Respondents prefer flexibility and choice in value-based payment reform.
Healthcare leaders do not have an appetite for the Centers for Medicare & Medicaid Services (CMS) to require participation in Medicare alternative payment models (APMs).
According to a news release detailing the results of the latest MGMA Stat poll, of the 802 respondents 76 percent say that the government should not mandate participation in Medicare APMs. Meanwhile, 14 percent say that they are unsure, leaving only 10 percent saying that CMS should mandate the use of APMs.
In an emailed statement, Anders Gilberg, senior vice president of government affairs for MGMA, says that the organization has strongly supported healthcare moving to a provision for more accountable, coordinated care.
“However, MGMA maintains that CMS must incentivize, rather than mandate, participation in APMs,” he says. “Joining an APM is an important decision best made by the group practice, not the government. It is wrong to assume all group practices across the country can succeed in and benefit from the same payment model. Rather than rely on a government mandate to increase participation in APMs, CMS should focus on broadening the scope of models being tested, providing appropriate incentives, offering sufficient support, and leveraging input from physicians and group practices.”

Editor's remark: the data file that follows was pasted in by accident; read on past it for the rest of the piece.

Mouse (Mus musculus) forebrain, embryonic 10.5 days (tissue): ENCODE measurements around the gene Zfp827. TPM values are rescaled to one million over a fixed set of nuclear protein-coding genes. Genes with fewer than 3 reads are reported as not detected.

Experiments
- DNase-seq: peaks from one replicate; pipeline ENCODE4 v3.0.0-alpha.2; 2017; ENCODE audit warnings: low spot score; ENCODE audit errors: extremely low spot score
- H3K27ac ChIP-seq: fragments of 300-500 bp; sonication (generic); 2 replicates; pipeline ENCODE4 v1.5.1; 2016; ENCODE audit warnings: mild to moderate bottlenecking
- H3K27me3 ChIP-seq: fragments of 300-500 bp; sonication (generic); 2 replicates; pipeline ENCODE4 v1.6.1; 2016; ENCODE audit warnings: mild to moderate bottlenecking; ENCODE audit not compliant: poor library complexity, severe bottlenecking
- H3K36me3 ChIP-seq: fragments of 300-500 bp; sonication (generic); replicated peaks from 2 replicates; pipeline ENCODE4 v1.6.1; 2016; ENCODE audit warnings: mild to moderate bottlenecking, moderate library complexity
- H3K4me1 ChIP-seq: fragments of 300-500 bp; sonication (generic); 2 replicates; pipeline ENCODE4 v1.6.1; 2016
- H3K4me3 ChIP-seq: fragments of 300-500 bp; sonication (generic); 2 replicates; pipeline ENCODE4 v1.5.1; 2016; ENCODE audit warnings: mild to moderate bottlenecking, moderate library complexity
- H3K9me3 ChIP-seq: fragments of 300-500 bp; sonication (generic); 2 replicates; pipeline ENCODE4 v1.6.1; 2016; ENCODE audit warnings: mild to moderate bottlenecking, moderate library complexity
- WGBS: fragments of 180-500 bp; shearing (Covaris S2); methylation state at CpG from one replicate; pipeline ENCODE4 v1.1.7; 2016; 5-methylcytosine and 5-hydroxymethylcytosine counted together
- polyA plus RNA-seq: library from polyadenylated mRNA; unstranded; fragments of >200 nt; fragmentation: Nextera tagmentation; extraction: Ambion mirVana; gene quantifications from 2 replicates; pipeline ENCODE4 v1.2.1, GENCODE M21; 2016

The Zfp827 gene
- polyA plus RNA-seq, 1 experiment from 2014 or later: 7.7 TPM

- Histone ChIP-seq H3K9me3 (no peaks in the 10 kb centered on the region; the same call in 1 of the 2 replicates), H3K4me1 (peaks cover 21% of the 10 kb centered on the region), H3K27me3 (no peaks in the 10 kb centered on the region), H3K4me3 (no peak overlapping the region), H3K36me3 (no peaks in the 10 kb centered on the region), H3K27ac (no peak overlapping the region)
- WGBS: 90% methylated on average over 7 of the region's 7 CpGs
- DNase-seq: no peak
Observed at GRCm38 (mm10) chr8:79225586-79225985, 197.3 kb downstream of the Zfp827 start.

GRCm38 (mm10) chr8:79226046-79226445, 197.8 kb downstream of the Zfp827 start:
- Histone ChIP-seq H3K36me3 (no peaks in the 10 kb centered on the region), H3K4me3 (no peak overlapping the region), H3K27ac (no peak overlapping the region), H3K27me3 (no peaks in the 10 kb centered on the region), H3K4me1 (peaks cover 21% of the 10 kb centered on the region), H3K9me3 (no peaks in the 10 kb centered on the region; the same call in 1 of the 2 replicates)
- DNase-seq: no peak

According to the release, the feds have shown “little aptitude” in implementing value-based reforms and CMS’ Innovation Center, which is tasked with testing APMs, has been slow in producing new options. Meanwhile, CMS Administrator has made remarks that the agency will implement more mandatory models in the future.
MGMA calls on CMS to not artificially inflate the numbers by mandating APMs but should focus on developing new models which meet the needs of a large mix of practices of different types, sizes, and specialties, the release says.